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Navigating spousal support in Tennessee

It’s no doubt your life will change after legally separating from your spouse. Part of that change could include breaking from the luxury of a joint bank accounts or other assets.

The legal ins and outs of divorce can be overwhelming. You might have an idea of how you and your soon-to-be ex will divide child support, but have yet to openly discussed spousal support, also known as alimony. Understanding the different types of spousal support in Tennessee can help ease the process.

Types of alimony

In the state of Tennessee there are four different kinds of alimony available, including:

  • Transitional alimony: This is temporary support that is meant to help ease the transition to a new financial reality after divorce. Maybe you and your former spouse earned nearly the same amount of income, but you used to commute to work together in one car. In this scenario, you could receive transitional alimony to help you adjust to new car payments.
  • Rehabilitative alimony: This type of support helps a spouse make up for lost time. If you took care of the home or your children while your spouse brought in income, then you will face challenges that come along with re-entering the workforce. This can include going into a changing job market that requires stricter qualifications for both entry level and senior level positions or even age discrimination. As such, you could receive rehabilitative alimony to help you continue the same lifestyle until you can fully support yourself.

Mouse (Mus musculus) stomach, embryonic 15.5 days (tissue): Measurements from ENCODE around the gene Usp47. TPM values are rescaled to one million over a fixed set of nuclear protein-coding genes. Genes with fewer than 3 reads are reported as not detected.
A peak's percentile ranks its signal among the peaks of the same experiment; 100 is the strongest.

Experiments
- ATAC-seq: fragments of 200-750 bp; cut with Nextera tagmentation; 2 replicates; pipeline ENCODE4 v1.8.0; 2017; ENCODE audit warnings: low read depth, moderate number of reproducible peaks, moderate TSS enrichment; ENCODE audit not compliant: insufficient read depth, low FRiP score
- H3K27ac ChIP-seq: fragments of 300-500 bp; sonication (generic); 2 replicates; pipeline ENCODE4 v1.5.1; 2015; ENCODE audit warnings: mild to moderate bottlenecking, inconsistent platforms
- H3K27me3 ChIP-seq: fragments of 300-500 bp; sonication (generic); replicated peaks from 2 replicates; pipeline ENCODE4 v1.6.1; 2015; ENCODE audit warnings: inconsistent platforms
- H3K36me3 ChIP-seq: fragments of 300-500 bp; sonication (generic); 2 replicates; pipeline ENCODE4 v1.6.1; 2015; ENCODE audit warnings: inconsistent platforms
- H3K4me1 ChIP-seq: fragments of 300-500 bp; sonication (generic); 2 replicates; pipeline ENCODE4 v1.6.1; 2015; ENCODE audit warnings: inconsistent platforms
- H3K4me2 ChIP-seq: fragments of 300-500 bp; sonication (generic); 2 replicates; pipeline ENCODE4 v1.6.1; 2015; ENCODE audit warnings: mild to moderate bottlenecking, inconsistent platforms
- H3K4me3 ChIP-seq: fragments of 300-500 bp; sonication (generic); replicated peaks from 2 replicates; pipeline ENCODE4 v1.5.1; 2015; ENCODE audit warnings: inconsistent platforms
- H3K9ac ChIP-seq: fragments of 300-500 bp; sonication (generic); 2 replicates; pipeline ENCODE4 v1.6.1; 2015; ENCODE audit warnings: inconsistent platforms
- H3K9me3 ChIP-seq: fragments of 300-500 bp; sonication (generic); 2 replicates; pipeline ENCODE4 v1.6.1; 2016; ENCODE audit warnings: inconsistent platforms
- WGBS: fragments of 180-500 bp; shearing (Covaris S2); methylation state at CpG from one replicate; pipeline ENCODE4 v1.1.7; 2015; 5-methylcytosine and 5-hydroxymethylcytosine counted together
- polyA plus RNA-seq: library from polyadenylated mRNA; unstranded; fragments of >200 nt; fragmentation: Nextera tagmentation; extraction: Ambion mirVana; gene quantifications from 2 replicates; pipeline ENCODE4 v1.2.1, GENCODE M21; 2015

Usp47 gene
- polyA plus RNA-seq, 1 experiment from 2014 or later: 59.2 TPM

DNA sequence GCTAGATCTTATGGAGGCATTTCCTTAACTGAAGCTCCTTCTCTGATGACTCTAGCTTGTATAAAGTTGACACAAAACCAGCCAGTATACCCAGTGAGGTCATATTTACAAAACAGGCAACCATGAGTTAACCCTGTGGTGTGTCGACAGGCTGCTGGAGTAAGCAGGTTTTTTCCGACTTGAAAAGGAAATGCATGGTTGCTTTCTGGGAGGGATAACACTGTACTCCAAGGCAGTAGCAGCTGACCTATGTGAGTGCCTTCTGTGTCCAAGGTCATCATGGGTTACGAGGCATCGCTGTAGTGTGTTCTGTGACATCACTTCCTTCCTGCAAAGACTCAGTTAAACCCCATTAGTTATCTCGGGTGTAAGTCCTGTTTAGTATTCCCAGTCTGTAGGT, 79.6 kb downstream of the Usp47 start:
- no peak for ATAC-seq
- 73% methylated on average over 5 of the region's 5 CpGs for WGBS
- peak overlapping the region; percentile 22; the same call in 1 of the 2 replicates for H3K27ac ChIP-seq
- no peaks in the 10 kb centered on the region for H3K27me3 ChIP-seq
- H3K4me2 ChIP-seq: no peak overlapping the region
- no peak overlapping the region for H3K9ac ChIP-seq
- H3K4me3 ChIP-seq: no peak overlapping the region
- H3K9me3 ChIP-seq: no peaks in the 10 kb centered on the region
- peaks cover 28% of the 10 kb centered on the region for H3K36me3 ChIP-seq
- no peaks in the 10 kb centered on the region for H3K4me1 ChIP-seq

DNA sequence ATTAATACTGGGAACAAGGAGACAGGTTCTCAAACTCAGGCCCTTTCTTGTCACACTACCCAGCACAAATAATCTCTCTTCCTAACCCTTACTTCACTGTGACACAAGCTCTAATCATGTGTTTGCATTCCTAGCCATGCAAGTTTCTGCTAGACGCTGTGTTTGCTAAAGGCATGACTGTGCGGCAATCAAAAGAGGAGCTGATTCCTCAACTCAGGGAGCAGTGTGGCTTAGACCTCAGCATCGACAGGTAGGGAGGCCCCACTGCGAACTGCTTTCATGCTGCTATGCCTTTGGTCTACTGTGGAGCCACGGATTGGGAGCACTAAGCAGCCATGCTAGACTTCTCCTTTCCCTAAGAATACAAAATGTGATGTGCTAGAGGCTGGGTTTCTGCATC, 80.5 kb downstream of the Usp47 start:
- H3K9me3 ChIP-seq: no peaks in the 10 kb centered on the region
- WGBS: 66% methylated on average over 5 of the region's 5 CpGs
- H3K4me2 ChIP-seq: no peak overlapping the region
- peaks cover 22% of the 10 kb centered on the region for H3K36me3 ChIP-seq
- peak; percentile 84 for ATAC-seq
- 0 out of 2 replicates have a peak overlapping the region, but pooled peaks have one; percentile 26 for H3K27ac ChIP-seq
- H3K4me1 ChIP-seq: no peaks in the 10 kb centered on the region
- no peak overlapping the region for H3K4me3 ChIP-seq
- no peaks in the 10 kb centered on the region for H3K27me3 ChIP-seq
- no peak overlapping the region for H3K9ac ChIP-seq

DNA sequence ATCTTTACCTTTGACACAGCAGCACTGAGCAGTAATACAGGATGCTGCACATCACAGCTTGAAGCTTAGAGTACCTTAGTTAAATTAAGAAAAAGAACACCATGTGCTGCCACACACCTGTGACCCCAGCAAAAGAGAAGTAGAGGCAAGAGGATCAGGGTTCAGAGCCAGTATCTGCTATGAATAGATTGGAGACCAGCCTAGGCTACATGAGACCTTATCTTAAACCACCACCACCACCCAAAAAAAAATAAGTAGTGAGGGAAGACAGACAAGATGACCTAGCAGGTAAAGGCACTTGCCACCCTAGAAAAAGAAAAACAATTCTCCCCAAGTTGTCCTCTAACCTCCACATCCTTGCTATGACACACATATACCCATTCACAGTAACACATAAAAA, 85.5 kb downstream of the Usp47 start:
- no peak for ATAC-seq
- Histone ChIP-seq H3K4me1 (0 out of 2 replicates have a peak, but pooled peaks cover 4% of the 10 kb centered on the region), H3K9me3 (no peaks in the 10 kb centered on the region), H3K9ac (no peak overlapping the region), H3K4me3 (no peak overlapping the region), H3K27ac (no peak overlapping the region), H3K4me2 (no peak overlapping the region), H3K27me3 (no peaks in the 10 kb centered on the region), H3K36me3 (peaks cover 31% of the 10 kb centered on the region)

• Periodic alimony: Akin to rehabilitative alimony, periodic alimony helps make up for a difference in earning potential between ex-spouses. Sometimes one spouse can’t take steps to progress their career due to their advanced age or a disability. In these types of cases, a judge can order the other spouse make monthly payments help their ex maintain pre-divorce living standards. It’s also worth noting that a judge can award periodic alimony in addition to rehabilitative alimony.
  • Lump sum alimony: This last type is also a means of long-term support, like periodic alimony. The judge determines the total alimony amount within the settlement, and then one spouse typically pays the other in installments of the total sum.

After reviewing factors — including your marriage length, the health of each spouse and standard of living through the marriage — a judge will decide if alimony fits into your divorce. But, even if you don’t have a say on the type of alimony you could receive or pay, it doesn’t hurt to have a mediated conversation with a legal professional to consider various outcomes.